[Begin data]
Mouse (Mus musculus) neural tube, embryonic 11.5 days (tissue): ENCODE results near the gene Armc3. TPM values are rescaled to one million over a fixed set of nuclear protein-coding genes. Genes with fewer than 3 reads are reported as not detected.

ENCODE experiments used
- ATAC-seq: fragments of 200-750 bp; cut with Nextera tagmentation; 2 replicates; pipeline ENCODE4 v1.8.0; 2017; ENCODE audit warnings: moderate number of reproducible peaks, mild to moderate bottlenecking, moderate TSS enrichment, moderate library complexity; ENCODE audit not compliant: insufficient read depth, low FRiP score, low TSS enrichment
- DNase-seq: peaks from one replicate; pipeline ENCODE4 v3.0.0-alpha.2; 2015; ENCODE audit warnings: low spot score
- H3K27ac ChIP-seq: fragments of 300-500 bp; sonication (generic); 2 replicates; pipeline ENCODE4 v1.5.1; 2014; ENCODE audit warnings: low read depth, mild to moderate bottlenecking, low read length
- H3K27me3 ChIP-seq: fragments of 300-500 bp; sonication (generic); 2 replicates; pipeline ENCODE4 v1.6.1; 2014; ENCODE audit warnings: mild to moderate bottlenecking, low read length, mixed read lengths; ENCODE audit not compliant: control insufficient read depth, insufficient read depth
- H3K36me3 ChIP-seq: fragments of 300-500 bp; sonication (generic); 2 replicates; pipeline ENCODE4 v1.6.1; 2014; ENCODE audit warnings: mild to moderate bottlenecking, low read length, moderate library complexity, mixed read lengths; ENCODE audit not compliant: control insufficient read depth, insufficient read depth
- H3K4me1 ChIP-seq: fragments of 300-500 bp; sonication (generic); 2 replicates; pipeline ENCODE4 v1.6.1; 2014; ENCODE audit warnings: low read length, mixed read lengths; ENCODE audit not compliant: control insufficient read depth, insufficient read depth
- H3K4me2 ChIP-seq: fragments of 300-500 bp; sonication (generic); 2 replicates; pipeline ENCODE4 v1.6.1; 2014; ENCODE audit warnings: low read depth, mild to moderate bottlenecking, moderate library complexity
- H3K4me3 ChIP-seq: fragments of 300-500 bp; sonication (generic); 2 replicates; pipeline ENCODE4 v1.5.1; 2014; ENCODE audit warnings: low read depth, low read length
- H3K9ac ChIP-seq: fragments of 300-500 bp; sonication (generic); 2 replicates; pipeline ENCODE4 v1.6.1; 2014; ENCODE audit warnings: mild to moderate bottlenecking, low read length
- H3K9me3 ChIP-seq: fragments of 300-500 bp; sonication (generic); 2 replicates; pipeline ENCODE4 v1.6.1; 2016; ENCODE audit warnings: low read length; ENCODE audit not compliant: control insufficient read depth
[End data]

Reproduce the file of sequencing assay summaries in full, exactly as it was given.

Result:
Mouse (Mus musculus) neural tube, embryonic 11.5 days (tissue): ENCODE results near the gene Armc3. TPM values are rescaled to one million over a fixed set of nuclear protein-coding genes. Genes with fewer than 3 reads are reported as not detected.

ENCODE experiments used
- ATAC-seq: fragments of 200-750 bp; cut with Nextera tagmentation; 2 replicates; pipeline ENCODE4 v1.8.0; 2017; ENCODE audit warnings: moderate number of reproducible peaks, mild to moderate bottlenecking, moderate TSS enrichment, moderate library complexity; ENCODE audit not compliant: insufficient read depth, low FRiP score, low TSS enrichment
- DNase-seq: peaks from one replicate; pipeline ENCODE4 v3.0.0-alpha.2; 2015; ENCODE audit warnings: low spot score
- H3K27ac ChIP-seq: fragments of 300-500 bp; sonication (generic); 2 replicates; pipeline ENCODE4 v1.5.1; 2014; ENCODE audit warnings: low read depth, mild to moderate bottlenecking, low read length
- H3K27me3 ChIP-seq: fragments of 300-500 bp; sonication (generic); 2 replicates; pipeline ENCODE4 v1.6.1; 2014; ENCODE audit warnings: mild to moderate bottlenecking, low read length, mixed read lengths; ENCODE audit not compliant: control insufficient read depth, insufficient read depth
- H3K36me3 ChIP-seq: fragments of 300-500 bp; sonication (generic); 2 replicates; pipeline ENCODE4 v1.6.1; 2014; ENCODE audit warnings: mild to moderate bottlenecking, low read length, moderate library complexity, mixed read lengths; ENCODE audit not compliant: control insufficient read depth, insufficient read depth
- H3K4me1 ChIP-seq: fragments of 300-500 bp; sonication (generic); 2 replicates; pipeline ENCODE4 v1.6.1; 2014; ENCODE audit warnings: low read length, mixed read lengths; ENCODE audit not compliant: control insufficient read depth, insufficient read depth
- H3K4me2 ChIP-seq: fragments of 300-500 bp; sonication (generic); 2 replicates; pipeline ENCODE4 v1.6.1; 2014; ENCODE audit warnings: low read depth, mild to moderate bottlenecking, moderate library complexity
- H3K4me3 ChIP-seq: fragments of 300-500 bp; sonication (generic); 2 replicates; pipeline ENCODE4 v1.5.1; 2014; ENCODE audit warnings: low read depth, low read length
- H3K9ac ChIP-seq: fragments of 300-500 bp; sonication (generic); 2 replicates; pipeline ENCODE4 v1.6.1; 2014; ENCODE audit warnings: mild to moderate bottlenecking, low read length
- H3K9me3 ChIP-seq: fragments of 300-500 bp; sonication (generic); 2 replicates; pipeline ENCODE4 v1.6.1; 2016; ENCODE audit warnings: low read length; ENCODE audit not compliant: control insufficient read depth